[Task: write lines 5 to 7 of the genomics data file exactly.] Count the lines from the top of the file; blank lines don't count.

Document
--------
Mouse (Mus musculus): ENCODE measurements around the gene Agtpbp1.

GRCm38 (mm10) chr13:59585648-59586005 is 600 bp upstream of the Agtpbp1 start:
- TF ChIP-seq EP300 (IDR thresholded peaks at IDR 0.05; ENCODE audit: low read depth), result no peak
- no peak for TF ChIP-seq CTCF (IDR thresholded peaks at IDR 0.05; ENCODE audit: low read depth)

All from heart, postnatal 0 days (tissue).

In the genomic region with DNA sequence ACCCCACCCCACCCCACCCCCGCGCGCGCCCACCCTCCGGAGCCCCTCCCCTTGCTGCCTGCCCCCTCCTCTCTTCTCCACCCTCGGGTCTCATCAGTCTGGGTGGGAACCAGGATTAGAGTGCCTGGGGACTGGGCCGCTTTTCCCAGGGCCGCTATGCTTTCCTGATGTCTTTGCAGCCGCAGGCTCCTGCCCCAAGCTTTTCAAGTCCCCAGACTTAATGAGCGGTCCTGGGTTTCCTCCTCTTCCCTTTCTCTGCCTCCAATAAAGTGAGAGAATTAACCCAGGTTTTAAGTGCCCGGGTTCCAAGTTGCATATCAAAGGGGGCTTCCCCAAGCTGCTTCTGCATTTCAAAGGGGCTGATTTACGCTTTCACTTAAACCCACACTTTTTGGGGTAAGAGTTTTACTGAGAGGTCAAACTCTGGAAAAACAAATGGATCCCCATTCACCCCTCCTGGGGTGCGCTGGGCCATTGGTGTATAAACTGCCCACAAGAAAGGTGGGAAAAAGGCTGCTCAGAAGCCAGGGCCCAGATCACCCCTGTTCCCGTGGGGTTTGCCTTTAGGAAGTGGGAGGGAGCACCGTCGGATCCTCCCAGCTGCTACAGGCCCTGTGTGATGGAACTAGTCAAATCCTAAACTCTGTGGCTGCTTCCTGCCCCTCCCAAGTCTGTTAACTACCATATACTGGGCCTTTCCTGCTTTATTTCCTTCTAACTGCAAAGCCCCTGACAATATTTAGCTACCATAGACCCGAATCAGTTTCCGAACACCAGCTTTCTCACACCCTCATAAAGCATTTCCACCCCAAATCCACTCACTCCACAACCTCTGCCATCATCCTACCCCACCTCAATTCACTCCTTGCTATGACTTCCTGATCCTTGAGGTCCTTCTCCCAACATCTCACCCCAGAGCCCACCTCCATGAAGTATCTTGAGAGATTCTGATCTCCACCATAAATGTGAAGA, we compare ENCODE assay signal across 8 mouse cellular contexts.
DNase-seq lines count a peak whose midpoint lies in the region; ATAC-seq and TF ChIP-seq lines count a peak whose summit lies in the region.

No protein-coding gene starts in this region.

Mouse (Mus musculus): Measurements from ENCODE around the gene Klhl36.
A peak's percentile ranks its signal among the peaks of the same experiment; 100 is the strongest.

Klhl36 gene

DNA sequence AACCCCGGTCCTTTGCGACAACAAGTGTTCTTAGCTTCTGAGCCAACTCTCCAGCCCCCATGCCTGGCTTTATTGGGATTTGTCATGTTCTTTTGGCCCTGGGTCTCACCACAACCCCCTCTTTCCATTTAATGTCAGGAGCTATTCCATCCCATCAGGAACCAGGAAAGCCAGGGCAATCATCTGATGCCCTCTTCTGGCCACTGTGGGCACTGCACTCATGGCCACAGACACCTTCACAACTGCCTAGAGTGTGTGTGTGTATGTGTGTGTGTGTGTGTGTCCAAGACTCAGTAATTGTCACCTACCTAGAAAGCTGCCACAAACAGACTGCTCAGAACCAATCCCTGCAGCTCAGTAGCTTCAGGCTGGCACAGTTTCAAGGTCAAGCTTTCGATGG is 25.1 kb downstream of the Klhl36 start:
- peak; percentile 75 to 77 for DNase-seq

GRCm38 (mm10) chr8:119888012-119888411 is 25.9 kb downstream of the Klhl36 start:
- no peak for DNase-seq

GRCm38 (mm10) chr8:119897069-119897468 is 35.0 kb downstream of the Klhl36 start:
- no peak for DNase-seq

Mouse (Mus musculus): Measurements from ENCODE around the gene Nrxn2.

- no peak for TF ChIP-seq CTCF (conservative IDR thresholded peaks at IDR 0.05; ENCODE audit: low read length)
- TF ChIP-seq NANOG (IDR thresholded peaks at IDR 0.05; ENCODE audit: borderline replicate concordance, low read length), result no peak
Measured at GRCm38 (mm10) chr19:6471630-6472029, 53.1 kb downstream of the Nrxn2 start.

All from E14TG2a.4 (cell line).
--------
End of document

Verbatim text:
All from heart, postnatal 0 days (tissue).

In the genomic region with DNA sequence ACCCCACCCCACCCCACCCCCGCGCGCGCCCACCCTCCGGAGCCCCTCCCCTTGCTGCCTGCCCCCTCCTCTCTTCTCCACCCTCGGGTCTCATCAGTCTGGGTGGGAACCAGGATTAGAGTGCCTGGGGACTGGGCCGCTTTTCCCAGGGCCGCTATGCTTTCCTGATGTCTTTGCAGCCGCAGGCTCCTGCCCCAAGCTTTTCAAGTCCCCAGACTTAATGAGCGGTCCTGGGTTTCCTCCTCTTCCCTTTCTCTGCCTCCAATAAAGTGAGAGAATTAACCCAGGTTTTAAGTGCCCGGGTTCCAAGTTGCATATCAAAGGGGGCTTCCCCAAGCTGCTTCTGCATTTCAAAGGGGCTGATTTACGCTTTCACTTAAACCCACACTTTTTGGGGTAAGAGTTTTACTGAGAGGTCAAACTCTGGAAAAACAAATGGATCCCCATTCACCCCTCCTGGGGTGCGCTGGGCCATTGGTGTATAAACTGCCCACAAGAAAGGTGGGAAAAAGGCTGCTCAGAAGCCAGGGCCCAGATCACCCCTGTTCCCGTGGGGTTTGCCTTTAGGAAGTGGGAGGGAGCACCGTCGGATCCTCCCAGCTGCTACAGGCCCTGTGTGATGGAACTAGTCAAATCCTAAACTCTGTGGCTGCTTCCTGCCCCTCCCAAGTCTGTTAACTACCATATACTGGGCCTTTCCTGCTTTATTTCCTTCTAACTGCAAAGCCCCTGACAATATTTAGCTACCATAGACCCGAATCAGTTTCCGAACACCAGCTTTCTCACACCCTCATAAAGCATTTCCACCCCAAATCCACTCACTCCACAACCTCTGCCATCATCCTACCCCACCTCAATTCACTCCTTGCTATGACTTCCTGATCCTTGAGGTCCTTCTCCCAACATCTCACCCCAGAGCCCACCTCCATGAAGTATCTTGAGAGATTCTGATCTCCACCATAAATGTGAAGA, we compare ENCODE assay signal across 8 mouse cellular contexts.
DNase-seq lines count a peak whose midpoint lies in the region; ATAC-seq and TF ChIP-seq lines count a peak whose summit lies in the region.